No doubt, cities and urban centres are best positioned to cater to vast economic and non- economic needs of its surrounding areas/districts. But rapid unchecked urbanisation, has its share of drawbacks. The floods that ravaged Chennai in 2015 were a result of marshlands and wetlands disappearing due to unscrupulous land use for infrastructure projects. The recent water shortage in the city too was due to mismanaged urbanisation..
Constraints to smart city investments
Infrastructure forms the basis for growth. Take, for example, the controversial Chennai-Salem expressway project that’s estimated to cost Rs. 10,000 crore. Though it is not a part of the smart city mission, ambitious projects such as these contribute towards the overall development of a city and its surrounding districts. The National Highways Authority of India (NHAI) has designated this project to be of national importance.
However, this particular project is also an example of the challenges that local, state and the union government face when it comes to weighing economic input with output and the non-financial costs of such an undertaking. Farm land would be needed and large areas of forests would be destroyed to make way for the project.
Space is, in fact, the biggest hurdle in sanctioning large-scale projects; land holdings by governments, which are more often than not distributed across multiple departments and agencies, are not easy to leverage as asset. Take China as an example, as outlined by Arindam Guha, writing on financing smart cities:
“This has been one of the major differences viz. a viz. China, where all urban land is owned by the local/city Government. Consequently, land monetization was one of the main sources of financing for Chinese cities during the Special Economic Zone (SEZ) development phase of the eighties”.
Then there is the question of funds. A vast majority of infrastructure projects are funded by and through central and respective state governments. These are large projects and often need long term investments to implement, maintain and upgrade going forward.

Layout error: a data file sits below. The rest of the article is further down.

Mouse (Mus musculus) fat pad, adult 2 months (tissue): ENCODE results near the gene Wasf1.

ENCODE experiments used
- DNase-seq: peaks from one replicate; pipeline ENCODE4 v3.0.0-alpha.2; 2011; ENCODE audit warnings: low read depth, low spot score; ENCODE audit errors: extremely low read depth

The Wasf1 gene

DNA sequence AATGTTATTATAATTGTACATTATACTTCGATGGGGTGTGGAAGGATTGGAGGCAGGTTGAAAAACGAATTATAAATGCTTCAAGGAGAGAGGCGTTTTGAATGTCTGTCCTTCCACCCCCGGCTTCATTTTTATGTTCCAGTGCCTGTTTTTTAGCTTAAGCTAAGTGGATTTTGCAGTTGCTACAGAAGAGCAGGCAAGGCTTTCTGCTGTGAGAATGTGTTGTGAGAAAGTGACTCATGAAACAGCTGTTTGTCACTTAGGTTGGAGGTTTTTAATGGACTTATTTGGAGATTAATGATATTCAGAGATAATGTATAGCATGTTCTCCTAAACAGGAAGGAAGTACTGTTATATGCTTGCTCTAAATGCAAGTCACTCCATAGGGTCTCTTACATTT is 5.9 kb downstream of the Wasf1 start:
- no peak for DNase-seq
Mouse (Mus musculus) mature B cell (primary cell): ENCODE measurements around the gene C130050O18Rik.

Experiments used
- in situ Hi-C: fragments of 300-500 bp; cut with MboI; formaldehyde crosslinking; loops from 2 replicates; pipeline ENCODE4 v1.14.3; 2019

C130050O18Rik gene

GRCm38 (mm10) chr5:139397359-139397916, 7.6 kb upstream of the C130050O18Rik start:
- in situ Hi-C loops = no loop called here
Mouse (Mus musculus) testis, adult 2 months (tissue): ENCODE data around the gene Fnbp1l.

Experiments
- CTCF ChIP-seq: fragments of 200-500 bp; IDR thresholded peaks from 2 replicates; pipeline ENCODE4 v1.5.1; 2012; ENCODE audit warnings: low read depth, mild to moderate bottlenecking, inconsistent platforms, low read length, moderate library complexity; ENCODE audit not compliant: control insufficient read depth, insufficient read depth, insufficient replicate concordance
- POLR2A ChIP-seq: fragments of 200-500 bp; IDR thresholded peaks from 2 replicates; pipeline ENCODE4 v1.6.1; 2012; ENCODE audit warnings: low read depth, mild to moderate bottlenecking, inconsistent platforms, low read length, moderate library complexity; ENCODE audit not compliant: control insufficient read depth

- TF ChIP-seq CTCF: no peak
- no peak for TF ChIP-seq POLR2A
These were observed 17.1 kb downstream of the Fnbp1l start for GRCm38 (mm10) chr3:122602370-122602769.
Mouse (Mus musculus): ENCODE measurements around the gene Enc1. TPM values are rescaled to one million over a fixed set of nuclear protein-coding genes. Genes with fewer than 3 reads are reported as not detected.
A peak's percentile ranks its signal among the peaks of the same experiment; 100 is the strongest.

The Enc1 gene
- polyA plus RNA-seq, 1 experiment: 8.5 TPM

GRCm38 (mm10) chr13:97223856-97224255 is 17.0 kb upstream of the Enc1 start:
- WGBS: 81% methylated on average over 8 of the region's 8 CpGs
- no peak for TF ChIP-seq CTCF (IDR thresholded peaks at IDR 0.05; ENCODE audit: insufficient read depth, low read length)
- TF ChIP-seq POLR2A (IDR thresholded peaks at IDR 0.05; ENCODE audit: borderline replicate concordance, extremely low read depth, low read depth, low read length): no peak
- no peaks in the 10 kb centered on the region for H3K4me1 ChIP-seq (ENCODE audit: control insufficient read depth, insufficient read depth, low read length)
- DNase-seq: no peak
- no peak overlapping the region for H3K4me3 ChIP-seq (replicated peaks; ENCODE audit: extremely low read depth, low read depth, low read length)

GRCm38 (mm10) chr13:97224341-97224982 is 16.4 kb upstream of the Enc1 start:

Urban Researcher Aravind Unni, in a column for The Centre for Financial Accountability (CFA), writes on the underutilisation of funds in the smart city mission –
“Out of the 35 states/UTs, 26 states have utilised less than 20% of the funds released. Though the fund utilisation seems grim, around it is claimed that 33% of projects (perhaps smaller ones) are under implementation or completed”.
According to the Economic Survey of India – Volume II, the smart city mission projects are mainly funded through the central and state governments (45%) along with Public Private Partnerships (21%) and borrowings from groups such as the World Bank and the National Investment & Infrastructure Fund (NIIF).
However, recently, the smart city missions have come under scrutiny for not having sufficient funds. The Smart City Council of India (SSCI) stated that many of the cities they surveyed do not generate enough revenue to finance smart city projects.
Thus, various factors are at play when it comes to the ways on which urbanisation in general, and smart cities in particular, help a city grow economically and sustainably. While not all cities are the same in terms of geography or socio-economic make up, they are fundamentally a concentration of people, technology and infrastructure. Chennai faces some of the same challenges that other cities face—attracting businesses, spearheading job creation, etc. As it seeks to address these, it must remember that economic growth should be sustainable; otherwise results can be disastrous.